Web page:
How to Pay for Boston University: Financial Aid and Student Loan Options

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Boston University is a private college in the Massachusetts city of the same name. Like many other private colleges, it’s a pricey option to earn an undergraduate degree — annual tuition and fees alone are $53,948 a year.

But students shouldn’t automatically assume they can’t afford to attend Boston University. While the tuition costs might initially give them sticker shock, it’s not what most students pay. In fact, the school reports that over 90% of Boston University (BU) freshmen with family incomes of $100,000 or less receive gift aid, or free money that they can use for college costs without having to repay it.

If you understand the student aid you could get and the options you have to finance your education, you can decide if attending Boston University is affordable for you. Here’s what you need to about how to pay for Boston University.

Costs of attending Boston University
Annual tuition and fees $53,948
Annual room and board $15,720
Total cost $69,668
Net cost (after aid) $34,910
Median federal student debt after graduation $27,000
All info current as of Sept. 4, 2018. Sources: Boston University and College Scorecard

Unlock Boston University financing options with the FAFSA

The Free Application for Federal Student Aid (FAFSA) is your key to unlock several forms of student aid. The information you provide on your FAFSA is used to evaluate how much student aid you need and for what you qualify. This is determined by the gap between what you can afford to pay, called your Expected Family Contribution (EFC), and what you’d pay to attend Boston University.

Most significantly, you’ll need to submit a FAFSA for each academic year to be eligible for federal student aid such as grants, work-study, and federal student loans. Your FAFSA information is also used to evaluate you for many other student aid programs, such as those offered by your state or college.

Submitting the CSS Profile

Besides submitting a FAFSA, Boston University students and applicants should also complete the CSS Profile. The CSS Profile is a separate student aid application administered by The College Board that asks for more in-depth information about your financial situation and need for aid.

Many private colleges, including Boston University, require incoming students to complete the CSS Profile to be considered for grants and scholarships funded by the school. The CSS Profile does come with a $25 fee, plus $16 for each additional school or scholarship program to which you submit the application. Note, however, that many low-income or first-year undergraduate students can have these fees waived.

Important aid application dates for Boston University

Submitting your FAFSA and CSS Profile early can increase your chances of qualifying for student aid that draws on limited funds. Here are some key dates to keep in mind as you file a FAFSA or submit a CSS Profile:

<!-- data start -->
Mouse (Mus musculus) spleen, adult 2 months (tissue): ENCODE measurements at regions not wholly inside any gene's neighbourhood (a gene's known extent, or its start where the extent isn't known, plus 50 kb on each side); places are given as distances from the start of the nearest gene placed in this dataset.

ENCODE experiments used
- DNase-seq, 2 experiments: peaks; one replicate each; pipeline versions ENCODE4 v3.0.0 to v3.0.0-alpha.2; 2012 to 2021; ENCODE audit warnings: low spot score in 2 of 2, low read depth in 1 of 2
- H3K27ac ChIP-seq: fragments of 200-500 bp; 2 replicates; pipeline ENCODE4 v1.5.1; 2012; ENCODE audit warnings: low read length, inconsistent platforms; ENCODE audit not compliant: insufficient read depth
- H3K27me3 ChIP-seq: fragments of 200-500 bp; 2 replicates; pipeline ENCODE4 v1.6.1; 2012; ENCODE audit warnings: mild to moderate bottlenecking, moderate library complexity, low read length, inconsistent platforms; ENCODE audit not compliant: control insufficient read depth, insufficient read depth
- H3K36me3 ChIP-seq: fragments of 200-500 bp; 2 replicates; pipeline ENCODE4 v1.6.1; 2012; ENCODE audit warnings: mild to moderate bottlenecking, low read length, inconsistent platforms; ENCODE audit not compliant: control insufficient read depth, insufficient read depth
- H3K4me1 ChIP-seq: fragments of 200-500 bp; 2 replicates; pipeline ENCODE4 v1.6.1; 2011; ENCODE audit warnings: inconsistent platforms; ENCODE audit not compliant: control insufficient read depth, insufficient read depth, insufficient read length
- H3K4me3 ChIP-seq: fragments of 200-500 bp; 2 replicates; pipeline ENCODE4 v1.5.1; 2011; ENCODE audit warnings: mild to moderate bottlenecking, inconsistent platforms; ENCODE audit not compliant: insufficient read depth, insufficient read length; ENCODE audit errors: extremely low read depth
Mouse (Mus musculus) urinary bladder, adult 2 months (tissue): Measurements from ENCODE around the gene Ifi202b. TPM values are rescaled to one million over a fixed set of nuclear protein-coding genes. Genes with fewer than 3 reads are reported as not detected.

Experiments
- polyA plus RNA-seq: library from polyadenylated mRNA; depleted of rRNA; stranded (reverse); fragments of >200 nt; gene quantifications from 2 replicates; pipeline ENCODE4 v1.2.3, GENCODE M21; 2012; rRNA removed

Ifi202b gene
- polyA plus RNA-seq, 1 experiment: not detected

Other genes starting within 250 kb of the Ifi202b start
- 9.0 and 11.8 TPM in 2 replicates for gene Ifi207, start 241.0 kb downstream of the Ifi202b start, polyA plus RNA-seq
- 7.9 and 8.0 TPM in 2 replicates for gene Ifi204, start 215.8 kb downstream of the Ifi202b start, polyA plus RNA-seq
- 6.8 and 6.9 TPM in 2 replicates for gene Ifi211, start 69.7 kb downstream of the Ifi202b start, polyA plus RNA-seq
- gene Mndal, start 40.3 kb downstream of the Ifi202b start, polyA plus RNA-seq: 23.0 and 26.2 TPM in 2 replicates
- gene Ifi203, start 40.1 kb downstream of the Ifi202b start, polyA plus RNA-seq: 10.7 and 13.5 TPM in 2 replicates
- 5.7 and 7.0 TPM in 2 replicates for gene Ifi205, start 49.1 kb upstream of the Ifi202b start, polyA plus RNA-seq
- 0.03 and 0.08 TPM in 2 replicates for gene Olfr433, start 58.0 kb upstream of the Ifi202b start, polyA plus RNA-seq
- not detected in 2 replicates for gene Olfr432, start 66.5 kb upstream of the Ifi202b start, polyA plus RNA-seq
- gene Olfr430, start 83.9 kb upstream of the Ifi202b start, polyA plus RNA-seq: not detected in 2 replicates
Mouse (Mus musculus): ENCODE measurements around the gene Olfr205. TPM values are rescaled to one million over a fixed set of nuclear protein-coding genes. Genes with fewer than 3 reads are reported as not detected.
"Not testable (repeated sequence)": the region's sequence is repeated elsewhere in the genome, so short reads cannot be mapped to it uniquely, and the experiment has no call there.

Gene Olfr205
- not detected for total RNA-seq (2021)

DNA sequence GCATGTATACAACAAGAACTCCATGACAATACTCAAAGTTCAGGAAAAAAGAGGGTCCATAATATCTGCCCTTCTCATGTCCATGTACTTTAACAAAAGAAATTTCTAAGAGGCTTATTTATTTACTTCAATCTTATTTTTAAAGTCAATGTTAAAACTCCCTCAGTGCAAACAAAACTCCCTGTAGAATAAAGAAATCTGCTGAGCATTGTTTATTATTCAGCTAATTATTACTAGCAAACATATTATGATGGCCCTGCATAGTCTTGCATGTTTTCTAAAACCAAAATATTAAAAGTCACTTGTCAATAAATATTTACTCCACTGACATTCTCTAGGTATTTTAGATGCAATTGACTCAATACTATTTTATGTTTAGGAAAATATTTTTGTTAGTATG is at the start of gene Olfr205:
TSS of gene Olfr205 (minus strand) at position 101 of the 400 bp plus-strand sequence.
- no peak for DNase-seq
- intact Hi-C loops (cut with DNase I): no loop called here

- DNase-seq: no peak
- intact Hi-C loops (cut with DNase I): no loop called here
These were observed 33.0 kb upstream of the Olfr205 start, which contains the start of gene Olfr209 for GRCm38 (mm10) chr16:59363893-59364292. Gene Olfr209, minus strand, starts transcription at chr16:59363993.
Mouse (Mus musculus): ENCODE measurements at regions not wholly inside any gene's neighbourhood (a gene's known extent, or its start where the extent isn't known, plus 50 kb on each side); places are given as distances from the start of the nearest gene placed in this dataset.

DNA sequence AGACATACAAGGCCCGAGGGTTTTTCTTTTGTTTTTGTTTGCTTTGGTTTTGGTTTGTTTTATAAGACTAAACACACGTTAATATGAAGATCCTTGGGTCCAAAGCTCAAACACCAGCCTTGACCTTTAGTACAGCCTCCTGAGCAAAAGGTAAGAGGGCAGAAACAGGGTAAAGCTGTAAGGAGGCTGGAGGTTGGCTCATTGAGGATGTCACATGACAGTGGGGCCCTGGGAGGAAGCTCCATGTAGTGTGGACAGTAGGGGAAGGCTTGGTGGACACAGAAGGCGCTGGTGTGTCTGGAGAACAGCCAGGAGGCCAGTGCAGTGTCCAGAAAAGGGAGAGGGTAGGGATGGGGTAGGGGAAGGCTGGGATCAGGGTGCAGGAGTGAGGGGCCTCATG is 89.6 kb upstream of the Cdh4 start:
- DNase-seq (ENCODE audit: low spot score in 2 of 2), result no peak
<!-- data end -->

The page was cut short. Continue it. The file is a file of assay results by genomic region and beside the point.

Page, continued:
• Oct. 1: Both FAFSA and CSS Profile submissions open for the following school year
  • Nov. 1: Deadline to complete the FAFSA and CSS Profile for the first round of early decision applicants
  • Jan. 2: Deadline to complete the FAFSA and CSS Profile for the second round of early decision applicants; deadline for fall freshmen to file a FAFSA and CSS Profile
  • March 1: Deadline for returning students to file a FAFSA
  • May 1: Deadline to submit a FAFSA to qualify for Massachusetts student aid

You’ll need to complete and submit your aid applications by or on these deadlines. But don’t put it off until the last minute. Submitting these forms early allows plenty of time for your application to process and could help you qualify for more aid.

Grants for Boston University students

Once you’ve applied for student aid, you can start exploring your options and start putting together your plan to pay for Boston University. The best types of help come in the form of gift aid, such as grants that don’t need to be repaid.

Grants are most often based on a student’s financial needs, so those with less ability to cover college costs out of pocket will often qualify for more grants. Keep in mind, too, that financial need also takes a college’s costs into account. So at private colleges such as Boston University that have higher annual costs, students are more likely to qualify for need-based aid than they would at a less-expensive public college.

Common types of grants for students include federal college grants, state college grants, and institutional college grants. The Boston University Grant, for example, is awarded to students who meet the eligibility criteria for both financial need and academic performance.

Understanding the difference between these grants can make the difference in being able to find, apply for, and receive more of this free money for college.

Federal college grants

Some grants are funded and offered through the federal government — specifically, Federal Student Aid. Complete and submit your FAFSA and you’ll automatically be evaluated for and receive any federal grants for which you’re eligible.

  • The Federal Pell Grant awards up to the $6,095 maximum for the 2018-19 academic year, based on a student’s financial need.
  • The Federal Supplemental Educational Opportunity Grant is reserved for students with the highest financial need. It’s administered and partially funded by Boston University.

Massachusetts and state college grants

Many state governments also have their own grant programs to help resident students pay for college. In fact, $1.8 million in state college grant aid was awarded to Boston University students in 2016, reports The Boston Globe.

Here’s an overview of Massachusetts state grants: